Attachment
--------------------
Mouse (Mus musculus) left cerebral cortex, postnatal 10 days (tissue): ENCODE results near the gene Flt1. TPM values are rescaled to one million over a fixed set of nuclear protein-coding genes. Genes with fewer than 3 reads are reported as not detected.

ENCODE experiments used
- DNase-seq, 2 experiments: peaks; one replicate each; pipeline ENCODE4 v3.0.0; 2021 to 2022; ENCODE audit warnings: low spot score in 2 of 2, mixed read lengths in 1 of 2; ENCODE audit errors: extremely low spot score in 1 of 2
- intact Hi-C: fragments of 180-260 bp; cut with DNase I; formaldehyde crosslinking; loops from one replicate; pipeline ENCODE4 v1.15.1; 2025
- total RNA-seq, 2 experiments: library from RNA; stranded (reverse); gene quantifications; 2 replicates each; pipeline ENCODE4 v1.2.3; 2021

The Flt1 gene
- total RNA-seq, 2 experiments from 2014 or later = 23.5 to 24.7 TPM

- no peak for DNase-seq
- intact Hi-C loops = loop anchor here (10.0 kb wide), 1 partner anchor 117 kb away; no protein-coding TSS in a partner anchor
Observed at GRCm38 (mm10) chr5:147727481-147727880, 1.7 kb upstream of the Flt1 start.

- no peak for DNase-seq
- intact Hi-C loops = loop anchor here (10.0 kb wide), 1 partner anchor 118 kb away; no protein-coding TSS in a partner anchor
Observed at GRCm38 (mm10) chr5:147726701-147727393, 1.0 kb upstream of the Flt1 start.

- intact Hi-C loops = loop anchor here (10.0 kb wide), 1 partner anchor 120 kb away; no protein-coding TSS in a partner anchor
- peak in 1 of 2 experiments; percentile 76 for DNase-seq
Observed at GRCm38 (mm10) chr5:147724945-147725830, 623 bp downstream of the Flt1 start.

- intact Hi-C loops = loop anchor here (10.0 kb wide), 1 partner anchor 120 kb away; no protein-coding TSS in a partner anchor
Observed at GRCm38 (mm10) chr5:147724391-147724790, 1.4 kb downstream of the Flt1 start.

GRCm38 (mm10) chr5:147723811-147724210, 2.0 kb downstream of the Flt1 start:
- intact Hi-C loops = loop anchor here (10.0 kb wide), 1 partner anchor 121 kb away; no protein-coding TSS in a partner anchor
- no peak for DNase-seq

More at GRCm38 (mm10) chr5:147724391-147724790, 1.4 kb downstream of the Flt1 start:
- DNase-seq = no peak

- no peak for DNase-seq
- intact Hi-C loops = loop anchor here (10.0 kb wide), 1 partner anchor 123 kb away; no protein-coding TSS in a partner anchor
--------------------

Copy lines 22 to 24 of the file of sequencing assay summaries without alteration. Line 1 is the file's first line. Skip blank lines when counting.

More at GRCm38 (mm10) chr5:147724391-147724790, 1.4 kb downstream of the Flt1 start:
- DNase-seq = no peak

- no peak for DNase-seq